Stanford and Other Top Universities Offer Crypto Courses

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Stanford and Other Top Universities Offer Crypto Courses

The first Ph.D. program in blockchain or cryptocurrency research might be closer than you think. With interest in digital currencies and the technology that underpins them growing in recent years and entering the mainstream, institutions all across the globe are launching courses in relevant fields. According to a recent MarketWatch story, over half of the top 50 colleges in the world, according to U.S. News & World Report, now offer crypto- or blockchain-related courses. This is hardly surprising considering that one-quarter of university students are interested in learning about cryptocurrency or blockchain.

“The Most Boring Class to the Most Interesting”

Aleh Tsyvinski, a Yale University economics professor, said that “in the past couple of years, all [students] want to hear about is cryptocurrency,” adding that his Introductory Macroeconomics class had “gone from the most boring class to the most intriguing.”

Stanford University has already established itself as a centre of bitcoin class activity among institutions in the United States. The institution currently offers ten distinct blockchain and cryptocurrency courses. As of this writing, Cornell University offers nine such classes, while the University of Pennsylvania has six. Students at other universities throughout the globe, including the National University of Singapore, the University of Edinburgh, the University of Copenhagen, and ETH Zurich, have access to comparable courses.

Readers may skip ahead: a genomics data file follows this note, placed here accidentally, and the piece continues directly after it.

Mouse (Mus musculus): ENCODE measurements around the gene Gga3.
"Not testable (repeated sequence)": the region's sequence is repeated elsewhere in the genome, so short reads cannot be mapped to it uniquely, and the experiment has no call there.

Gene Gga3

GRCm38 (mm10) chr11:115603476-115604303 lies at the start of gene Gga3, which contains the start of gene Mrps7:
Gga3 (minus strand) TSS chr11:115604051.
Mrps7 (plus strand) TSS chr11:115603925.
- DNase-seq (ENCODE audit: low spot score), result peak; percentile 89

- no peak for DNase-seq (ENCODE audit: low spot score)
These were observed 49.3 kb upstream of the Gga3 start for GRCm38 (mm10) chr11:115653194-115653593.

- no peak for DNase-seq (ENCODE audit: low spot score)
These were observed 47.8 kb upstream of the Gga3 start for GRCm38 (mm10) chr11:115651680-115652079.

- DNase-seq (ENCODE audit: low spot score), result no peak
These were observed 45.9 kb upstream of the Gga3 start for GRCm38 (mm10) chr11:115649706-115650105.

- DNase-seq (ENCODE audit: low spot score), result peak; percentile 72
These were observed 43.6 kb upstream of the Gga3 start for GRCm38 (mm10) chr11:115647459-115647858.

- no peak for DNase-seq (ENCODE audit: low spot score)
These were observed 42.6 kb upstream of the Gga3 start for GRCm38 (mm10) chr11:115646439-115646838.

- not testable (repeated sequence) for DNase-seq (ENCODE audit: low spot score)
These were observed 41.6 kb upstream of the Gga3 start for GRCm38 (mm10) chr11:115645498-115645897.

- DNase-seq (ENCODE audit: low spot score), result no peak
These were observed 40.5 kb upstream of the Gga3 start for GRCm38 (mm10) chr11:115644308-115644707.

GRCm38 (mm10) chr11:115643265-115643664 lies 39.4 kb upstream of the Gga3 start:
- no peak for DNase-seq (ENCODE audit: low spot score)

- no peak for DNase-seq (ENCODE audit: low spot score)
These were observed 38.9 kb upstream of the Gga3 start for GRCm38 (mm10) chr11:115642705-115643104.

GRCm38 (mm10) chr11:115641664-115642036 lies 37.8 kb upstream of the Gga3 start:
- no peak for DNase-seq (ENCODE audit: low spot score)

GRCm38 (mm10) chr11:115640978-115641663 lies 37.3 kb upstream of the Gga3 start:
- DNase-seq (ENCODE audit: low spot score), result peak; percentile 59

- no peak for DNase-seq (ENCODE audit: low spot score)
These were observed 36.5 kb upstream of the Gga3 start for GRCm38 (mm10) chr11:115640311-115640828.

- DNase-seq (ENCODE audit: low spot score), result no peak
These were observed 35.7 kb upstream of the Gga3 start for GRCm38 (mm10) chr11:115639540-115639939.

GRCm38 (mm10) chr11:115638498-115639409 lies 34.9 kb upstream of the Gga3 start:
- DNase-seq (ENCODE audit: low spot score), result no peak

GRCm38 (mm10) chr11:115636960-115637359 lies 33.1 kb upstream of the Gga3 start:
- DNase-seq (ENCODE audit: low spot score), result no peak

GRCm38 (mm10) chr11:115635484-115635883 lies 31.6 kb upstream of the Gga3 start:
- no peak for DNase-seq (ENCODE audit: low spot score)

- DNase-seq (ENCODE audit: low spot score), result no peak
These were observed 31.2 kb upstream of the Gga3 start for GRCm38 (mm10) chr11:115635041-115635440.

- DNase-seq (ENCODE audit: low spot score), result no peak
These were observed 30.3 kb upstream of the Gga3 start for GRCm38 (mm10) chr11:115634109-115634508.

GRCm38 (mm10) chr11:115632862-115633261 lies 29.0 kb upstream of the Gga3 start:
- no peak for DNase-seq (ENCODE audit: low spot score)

Part of a Larger Shift

Colleges are beginning to offer crypto and blockchain courses in response to student demand. According to a Coinbase poll, around 20% of college students possess cryptocurrencies. However, the change in course offerings reflects a wider movement at many colleges. Colleges are establishing new research centers and allocating fresh funds to the study of the emerging digital currency field. For the time being, while bitcoin, blockchain, and other pillars of the market remain divisive, these new products may seek to provide light on an area that is commonly misunderstood.

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The spike in interest in cryptocurrency courses at universities has occurred despite the fact that digital currencies such as bitcoin have seen their prices fall by 60% or more from a peak at the end of 2017. According to Campbell Harvey, a professor of international business at Duke University, there are still plenty of evidence that cryptocurrency “is a topic with the potential for wide-ranging effect,” both inside and outside the classroom.

Investing in cryptocurrencies and Initial Coin Offerings (“ICOs”) is very dangerous and speculative, and this article is not a suggestion by Investopedia or the writer to do so. Because every person’s circumstance is different, a knowledgeable specialist should always be contacted before making any financial choices. Investopedia makes no guarantees or warranties about the accuracy or timeliness of the information provided on this site. The author owns bitcoin and ripple as of the day this post was published.

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